Cat People

When a movie has a title like Cat People you know that the iron law of caveat emptor applies. A title like that does not promise that the film will be classy, nor does it promise to be an in depth plumbing of the human condition. It only makes one promise: sit in front of your screen long enough and your eyes will glimpse some feline-human hybrids. Those creatures might be emotionally rich metaphors or they might be simple minded monsters, but either way, they will be there.

There are a lot of ways that Cat People is terrible. All of the acting is in done in that stiff well enunciated style that Leslie Nielson's spent his entire post-Airplane career mocking. All the leads have dialogue that makes it clear that no one involved with the production has any idea how romance works and they deliver this dialogue so earnestly that they come across less like actual adult professionals and more like little kids who put on their parents clothes as part of a game of pretend.

Also, the pacing is atrociously slow; the movie is a little over seventy minutes long and you don't get a cat-person attacking a person scene until the fifty minute mark - and even that is too little too late, because all that happens is that the cat-person claws up their victim's bathrobe while they are in the pool. (There are probably better uses for shape shifting powers than a middle school bully's idea of a prank.)

But the main transgression of Cat People is that there just aren't any damn cat people in it.

Because the movie is so old I would have been glad to grade whatever cat people we saw on a curve. I could have forgiven it if the cat people were just actors wearing a fake cat-nose and some bad eye make up. I wouldn't have complained if most of the cat-people action was done in silhouette, which is a cheap but effective way to imply special effects. There are any number of cop-outs or half-asseries that I would have accepted. But nope, they don't even go that far. If you added up the time that a cat that used to be a person is visible on screen it would be less than ten seconds.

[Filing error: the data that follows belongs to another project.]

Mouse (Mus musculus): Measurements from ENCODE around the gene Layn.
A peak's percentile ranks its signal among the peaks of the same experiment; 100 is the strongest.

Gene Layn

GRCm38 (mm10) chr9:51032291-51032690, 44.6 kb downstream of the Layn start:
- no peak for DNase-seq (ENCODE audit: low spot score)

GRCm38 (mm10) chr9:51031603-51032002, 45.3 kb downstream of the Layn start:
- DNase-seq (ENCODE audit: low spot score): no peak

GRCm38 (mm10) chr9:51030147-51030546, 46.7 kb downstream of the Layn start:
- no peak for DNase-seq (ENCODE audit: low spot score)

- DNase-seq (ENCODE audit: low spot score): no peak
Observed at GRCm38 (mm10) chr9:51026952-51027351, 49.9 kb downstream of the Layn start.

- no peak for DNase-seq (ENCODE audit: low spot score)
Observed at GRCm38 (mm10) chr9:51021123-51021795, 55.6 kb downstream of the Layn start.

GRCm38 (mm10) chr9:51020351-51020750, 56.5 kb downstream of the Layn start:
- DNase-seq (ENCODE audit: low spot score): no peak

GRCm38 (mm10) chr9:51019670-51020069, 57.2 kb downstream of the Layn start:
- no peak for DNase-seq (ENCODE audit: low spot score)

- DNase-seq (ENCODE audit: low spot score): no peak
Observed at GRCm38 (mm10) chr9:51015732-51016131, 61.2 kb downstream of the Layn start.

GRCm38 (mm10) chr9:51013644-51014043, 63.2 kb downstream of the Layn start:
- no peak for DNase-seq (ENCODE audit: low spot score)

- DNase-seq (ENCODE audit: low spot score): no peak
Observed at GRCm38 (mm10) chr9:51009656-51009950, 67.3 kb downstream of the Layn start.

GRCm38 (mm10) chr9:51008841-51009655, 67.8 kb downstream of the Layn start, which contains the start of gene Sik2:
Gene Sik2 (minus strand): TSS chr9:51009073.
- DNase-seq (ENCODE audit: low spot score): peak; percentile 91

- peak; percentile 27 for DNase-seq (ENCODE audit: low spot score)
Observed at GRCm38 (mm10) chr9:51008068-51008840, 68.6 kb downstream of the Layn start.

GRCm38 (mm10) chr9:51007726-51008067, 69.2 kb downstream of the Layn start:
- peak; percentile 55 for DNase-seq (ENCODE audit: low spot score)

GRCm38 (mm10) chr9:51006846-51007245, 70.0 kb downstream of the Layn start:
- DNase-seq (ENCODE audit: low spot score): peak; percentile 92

Hell, there are barely cats in this movie. There's a few trips to the zoo where we see a panther in a cage - panthers being the worst of the big cats for a black and white movie because they just come across as black blobs in a corner - and there's two scenes with a house cat. But seeing a character look at an animal in a zoo or in a pet store is not exactly the stuff that good thrillers are made from. Animals need to be on the loose to be threats, and a "thriller" needs to have threats to work.

I get that the film is trying to be atmospheric in a way that modern films generally aren't. But talking about cat people doesn't create a cat-people-ish atmosphere; the presence of actual cat-people needs to at least be implied for that to work. For most of the movie no one is being stalked from the shadows; they're hanging out on their therapist's couch debating whether believing in the abstract idea of a cat person would mean you were crazy. That's unacceptable. I don't know whether it would be more fitting to squirt the filmmakers in the nose like they were bad cats or to spank them like they were bad people, but they deserve some kind of punishment for making a movie that didn't manage to do the one thing it promised to do.

Winner: The Cat

Cat People on IMDB